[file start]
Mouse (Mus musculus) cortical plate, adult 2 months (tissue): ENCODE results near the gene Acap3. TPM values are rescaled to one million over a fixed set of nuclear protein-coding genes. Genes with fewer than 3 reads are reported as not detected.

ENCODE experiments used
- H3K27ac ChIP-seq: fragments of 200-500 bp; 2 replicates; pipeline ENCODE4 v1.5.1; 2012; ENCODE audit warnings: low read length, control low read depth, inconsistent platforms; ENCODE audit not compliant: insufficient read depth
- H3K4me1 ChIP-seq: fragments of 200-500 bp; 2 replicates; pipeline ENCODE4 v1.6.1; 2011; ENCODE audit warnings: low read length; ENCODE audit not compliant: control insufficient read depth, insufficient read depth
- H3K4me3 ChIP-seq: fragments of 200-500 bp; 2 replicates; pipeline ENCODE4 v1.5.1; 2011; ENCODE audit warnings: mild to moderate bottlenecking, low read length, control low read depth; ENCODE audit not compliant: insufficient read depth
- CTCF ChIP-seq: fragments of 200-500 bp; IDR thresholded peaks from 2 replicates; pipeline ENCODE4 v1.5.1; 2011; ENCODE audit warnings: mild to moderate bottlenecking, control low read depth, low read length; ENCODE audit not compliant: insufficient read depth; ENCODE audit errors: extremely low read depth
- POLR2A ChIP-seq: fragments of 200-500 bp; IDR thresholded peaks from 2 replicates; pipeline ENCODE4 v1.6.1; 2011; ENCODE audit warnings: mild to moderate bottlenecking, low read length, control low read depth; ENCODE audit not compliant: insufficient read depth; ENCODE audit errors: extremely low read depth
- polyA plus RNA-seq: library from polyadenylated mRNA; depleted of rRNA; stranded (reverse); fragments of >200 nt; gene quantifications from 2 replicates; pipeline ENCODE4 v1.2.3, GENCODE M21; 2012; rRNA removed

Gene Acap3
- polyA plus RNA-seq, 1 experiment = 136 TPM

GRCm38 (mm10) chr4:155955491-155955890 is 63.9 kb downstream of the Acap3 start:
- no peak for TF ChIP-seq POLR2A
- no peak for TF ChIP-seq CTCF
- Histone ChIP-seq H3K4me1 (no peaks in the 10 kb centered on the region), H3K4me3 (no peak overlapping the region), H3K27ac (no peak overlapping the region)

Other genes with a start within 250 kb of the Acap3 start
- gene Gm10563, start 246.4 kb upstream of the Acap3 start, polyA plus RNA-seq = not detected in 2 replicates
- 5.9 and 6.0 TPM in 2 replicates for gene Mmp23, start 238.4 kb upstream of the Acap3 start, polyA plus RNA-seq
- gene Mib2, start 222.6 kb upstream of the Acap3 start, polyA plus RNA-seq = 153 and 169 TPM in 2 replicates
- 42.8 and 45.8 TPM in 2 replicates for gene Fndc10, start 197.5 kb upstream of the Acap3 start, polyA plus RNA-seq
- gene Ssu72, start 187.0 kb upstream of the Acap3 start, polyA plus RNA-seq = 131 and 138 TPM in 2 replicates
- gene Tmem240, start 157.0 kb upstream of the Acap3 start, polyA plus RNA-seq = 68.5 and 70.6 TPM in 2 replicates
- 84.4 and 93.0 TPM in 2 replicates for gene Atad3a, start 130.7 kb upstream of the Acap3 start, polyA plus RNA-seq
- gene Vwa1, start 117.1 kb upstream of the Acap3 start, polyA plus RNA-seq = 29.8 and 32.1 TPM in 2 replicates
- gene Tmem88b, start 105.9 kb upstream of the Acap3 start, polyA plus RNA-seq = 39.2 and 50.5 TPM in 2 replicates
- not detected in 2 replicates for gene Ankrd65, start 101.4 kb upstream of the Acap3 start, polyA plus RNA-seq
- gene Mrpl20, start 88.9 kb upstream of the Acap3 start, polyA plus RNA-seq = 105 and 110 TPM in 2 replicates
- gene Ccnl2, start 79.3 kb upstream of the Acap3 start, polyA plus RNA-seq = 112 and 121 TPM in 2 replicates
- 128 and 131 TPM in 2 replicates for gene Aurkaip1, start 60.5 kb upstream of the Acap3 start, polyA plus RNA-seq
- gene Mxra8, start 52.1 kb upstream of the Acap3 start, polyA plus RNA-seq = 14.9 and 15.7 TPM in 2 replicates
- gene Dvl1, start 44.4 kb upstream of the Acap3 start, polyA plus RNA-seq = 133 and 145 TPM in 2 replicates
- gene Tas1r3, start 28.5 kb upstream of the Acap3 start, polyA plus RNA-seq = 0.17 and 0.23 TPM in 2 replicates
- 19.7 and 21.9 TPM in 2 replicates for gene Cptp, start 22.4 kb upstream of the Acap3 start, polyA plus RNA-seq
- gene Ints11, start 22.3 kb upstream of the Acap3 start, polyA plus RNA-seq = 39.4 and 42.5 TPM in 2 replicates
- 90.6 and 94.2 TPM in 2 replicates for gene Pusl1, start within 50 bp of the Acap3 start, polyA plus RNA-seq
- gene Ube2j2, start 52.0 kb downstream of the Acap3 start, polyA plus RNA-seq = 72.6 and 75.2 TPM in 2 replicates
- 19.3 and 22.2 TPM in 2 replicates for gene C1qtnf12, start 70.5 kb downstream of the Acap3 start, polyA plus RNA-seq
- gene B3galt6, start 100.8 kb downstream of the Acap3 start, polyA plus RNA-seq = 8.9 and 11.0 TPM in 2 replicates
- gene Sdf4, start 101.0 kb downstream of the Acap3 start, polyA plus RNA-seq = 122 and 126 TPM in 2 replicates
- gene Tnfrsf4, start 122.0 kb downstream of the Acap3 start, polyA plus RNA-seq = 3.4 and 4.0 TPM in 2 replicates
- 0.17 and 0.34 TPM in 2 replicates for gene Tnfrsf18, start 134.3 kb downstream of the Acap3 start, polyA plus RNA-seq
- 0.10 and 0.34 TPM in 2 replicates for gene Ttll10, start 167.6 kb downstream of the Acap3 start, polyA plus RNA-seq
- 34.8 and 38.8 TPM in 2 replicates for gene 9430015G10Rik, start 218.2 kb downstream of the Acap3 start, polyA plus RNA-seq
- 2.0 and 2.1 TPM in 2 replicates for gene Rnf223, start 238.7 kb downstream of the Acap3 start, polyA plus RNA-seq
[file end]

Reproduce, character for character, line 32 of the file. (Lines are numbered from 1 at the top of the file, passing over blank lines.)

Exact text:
- 19.7 and 21.9 TPM in 2 replicates for gene Cptp, start 22.4 kb upstream of the Acap3 start, polyA plus RNA-seq